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Avoiding Vinyl Failure Part 2: Identifying your Application Surface
By Denise Nathan

Many vinyl failures are caused due to a mishandling of, or failure to identify the application surface. The previous tips and tricks looked at the impact of surface contamination and how this impacts on vinyl and adhesive performance. The next thing to consider to ensure graphic performance is the surface composition and how some popular substrates require special consideration and preparation before application.

Not all plastics are the same. Some are easy to apply to and some are not so knowing the composition of the plastic will assist you in which method to apply. Acrylics, polycarbonates and fibre glass usually contain a trapped moisture layer close to the surface. It is critical to pre-dry the substrate or the moisture will remain under the layer of vinyl. As the environmental temperature rises the moisture is released and causes bubbles to appear under the film. This is known as out-gassing.

Polyethylene and polypropylene are not recommended surfaces unless a special adhesive is used or the surface is flame treated. Flame treatment alters the molecular structure of the substrate for a short period of time allowing the adhesive to form a better initial bond.

Soft PVCs (banner) contain plasticisers that can migrate to the surface of the banner. This can cause adhesion issues or tunneling of the vinyl as the plasticisers migrate into the film. Only self adhesive products designed for this type of application should be used.

jt5829~4.gifPainted surfaces:
If the surface is pre-painted, the first thing to check is that the paint has formed a good bond to the substrate and that the paint has fully cured. Drying is different to curing. Paints may feel dry to the touch hours after painting but solvents may continue to evaporate for days. Some automotive paint specialists even recommend waiting up to 3 weeks to apply graphics on a newly painted vehicle.

Urethane Paint Systems are often used in marine and automotive applications. These paint systems use a chemical cure which results in out-gassing. Therefore, it is crucial to observe paint manufacturers’ recommendations. If you are unsure you can test for out-gassing prior to application simply by applying a piece of vinyl to the surface and waiting 24 hours. Polyester is the best film to use for this test because it is not porous and will not allow any of the gas to escape. If bubbles appear within that time the paint is not suitable for application. You must wait until the cure process is finished and bubbles no longer appear under the test film. Alkyd primers or paints should be avoided as they are very slow drying taking months to reach a level that is acceptable for good adhesion. Other painted surfaces to avoid are paints that chalk or bleed such as paints with dye-based tints and paints that include ingredients that migrate to the surface such as waxes, silicones or anti fungal agents.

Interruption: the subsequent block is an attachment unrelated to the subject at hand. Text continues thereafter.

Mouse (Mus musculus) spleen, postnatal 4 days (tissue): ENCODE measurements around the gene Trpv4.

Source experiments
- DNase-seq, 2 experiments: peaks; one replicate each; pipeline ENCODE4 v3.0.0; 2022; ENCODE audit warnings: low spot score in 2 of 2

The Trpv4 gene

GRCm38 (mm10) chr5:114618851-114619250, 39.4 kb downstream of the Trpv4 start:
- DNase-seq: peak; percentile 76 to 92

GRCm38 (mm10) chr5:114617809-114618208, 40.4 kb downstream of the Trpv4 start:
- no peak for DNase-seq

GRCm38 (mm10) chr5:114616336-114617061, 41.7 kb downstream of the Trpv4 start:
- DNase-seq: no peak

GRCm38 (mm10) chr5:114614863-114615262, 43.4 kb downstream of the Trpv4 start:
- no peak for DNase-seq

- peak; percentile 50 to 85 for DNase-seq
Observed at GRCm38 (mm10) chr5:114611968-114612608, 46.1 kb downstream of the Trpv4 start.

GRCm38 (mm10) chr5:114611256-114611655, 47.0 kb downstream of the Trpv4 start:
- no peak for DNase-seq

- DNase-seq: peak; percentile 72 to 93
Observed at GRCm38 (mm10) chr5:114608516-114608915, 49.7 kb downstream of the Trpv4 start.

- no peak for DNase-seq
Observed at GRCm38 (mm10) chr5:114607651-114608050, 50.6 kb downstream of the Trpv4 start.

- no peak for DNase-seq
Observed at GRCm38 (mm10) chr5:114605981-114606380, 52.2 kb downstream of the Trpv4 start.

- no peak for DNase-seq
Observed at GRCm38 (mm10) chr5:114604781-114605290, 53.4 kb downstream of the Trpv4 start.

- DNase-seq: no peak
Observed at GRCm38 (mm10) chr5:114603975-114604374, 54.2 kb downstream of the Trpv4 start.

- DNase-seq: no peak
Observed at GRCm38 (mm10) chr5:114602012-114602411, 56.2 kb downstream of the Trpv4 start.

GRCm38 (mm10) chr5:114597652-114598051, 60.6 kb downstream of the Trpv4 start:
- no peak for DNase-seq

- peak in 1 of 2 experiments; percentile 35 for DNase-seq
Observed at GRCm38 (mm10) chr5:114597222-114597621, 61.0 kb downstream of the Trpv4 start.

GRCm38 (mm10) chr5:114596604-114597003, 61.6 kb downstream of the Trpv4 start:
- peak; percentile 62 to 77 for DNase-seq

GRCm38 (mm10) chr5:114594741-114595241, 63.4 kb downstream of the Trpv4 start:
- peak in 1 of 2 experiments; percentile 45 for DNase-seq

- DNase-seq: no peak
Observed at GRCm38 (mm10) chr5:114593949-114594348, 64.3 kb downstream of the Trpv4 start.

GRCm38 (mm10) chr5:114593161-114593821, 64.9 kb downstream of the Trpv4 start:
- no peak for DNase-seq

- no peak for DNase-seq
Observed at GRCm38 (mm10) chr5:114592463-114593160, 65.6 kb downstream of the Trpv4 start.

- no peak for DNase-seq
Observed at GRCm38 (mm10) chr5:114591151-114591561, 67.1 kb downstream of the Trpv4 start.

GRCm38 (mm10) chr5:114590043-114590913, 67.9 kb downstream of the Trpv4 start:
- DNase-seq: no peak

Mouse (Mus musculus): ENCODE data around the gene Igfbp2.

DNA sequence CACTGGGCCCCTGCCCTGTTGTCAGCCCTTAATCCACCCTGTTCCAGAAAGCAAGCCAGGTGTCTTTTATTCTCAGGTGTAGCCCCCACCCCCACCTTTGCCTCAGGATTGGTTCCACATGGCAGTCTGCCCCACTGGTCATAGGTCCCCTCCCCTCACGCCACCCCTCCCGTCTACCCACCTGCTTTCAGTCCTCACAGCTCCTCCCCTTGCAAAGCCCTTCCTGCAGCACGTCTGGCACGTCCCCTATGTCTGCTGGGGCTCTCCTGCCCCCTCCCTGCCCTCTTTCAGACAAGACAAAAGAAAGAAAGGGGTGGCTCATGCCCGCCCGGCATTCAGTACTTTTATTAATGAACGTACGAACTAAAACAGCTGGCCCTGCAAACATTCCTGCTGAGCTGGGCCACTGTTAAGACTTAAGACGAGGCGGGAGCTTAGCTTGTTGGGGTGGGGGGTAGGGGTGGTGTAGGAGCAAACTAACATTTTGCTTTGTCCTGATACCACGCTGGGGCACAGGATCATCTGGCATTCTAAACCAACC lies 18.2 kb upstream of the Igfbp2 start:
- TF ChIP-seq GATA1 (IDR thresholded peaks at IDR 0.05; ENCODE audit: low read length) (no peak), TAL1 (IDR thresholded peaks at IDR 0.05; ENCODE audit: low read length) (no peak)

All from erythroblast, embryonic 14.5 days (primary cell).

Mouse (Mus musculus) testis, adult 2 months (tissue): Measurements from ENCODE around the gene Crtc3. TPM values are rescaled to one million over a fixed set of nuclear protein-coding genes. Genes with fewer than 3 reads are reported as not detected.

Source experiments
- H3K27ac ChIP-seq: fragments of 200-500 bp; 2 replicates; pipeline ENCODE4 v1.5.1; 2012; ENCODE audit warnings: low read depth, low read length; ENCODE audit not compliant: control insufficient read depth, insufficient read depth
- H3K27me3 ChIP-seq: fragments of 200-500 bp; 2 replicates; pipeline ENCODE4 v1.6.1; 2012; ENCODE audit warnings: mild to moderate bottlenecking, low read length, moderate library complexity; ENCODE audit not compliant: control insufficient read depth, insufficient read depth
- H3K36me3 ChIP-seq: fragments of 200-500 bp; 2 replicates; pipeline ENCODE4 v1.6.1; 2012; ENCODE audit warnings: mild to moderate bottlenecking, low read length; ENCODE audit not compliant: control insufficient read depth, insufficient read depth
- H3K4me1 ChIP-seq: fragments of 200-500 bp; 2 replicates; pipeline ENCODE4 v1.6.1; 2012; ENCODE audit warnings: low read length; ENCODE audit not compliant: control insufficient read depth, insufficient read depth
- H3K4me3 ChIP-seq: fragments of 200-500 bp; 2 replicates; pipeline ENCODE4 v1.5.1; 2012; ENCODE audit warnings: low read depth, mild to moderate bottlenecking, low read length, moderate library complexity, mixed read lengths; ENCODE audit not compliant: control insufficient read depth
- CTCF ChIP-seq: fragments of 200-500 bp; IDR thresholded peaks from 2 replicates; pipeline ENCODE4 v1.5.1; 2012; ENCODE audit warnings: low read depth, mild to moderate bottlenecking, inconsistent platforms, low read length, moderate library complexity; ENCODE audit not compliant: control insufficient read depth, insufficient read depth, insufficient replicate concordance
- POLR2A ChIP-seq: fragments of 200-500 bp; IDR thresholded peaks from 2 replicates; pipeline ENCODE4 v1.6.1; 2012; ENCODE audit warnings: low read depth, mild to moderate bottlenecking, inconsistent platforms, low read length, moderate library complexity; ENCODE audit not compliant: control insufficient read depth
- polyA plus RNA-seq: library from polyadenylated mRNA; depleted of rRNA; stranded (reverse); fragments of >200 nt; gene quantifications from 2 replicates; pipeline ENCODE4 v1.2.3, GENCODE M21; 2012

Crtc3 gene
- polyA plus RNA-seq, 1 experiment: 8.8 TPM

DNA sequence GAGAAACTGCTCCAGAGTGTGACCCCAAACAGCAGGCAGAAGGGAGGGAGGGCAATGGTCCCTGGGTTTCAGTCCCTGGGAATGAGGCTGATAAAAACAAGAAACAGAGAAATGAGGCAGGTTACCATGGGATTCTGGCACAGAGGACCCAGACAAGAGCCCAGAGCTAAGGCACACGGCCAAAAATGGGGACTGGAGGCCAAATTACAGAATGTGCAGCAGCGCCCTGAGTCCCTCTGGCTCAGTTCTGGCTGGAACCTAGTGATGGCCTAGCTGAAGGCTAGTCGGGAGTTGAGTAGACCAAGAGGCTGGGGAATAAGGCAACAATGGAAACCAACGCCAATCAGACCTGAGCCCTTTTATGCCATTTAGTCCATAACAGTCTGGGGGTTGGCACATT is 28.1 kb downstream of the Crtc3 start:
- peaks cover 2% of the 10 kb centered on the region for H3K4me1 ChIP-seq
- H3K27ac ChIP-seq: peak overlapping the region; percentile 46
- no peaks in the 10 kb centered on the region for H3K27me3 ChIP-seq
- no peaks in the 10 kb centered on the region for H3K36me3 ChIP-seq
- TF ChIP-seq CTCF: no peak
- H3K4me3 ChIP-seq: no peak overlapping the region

Not recommended. Rubber has a very low surface energy. The lower the surface energy the harder it is for success with long term adhesion. Special adhesives are available for this application but generally not in the signage and digital markets.

Unpainted wood:
Wood generally needs to be primed and/or painted to achieve adhesion. Wood contains a certain amount of natural moisture and will also absorb moisture from the atmosphere if not properly sealed, leading to out-gassing or substrate bleeding. Woods with a heavy natural resin or oil content (e.g. pine) should be avoided.

Unpainted metals:
Aluminum- Only use etched and degreased or anodised aluminum for best results.
Steel- Unpainted -Do not apply graphics to unpainted steel. Steel must be primed and painted. If the steel is already painted, check for oxidation. If oxidation is evident then the steel must be completely refinished.
Phosphate-coated or galvanised- must be thoroughly cleaned to remove zinc oxide salts from the surface.
Electronically galvanised or base steel- Must be degreased and coated with a good phosphate coating before priming and painting.

If you have any doubts about the surface you are applying to there are a few tests you can perform. Adhesives require the surface to have good “wet out” properties to form a good bond. To test a surface you suspect has a wax or other anti –adherent coating, a good rule of thumb is to place drops of water on the surface. If the water forms into small beads there is a coating on the surface that will affect adhesion. This coating will have to be removed for a successful application. This is also a good test for surface energy levels. The lower the surface energy of a surface (e.g. Silicon, Teflon) the more likely it will repel water and therefore adhesion will be difficult. The higher the surface energy (e.g. Glass) the more the water droplets will flow and is a good indication of an adhesive friendly surface.

Adhesives usually take 24-48 hours to cure (longer if using the wet method and in cold temperatures). Clean and prepare the test substrate for application. Apply a piece of the film you intend to use and wait 24-48 hours. If the film has not formed a good bond to the surface in this time period chances are it never will and is an application that should be avoided.

Vinyl and adhesive technology is forever changing and today a wider range of applications are possible. There is greater confidence and the perception that self adhesive vinyl can be applied to just about anything. While this is almost true, it can not compensate for poor surface preparation and evaluation. Taking the time to evaluate your surface prior to application can save you a lot of time and
money and is a worthwhile investment.

Denise Nathan is Marketing Manager - MACtac in Oceania
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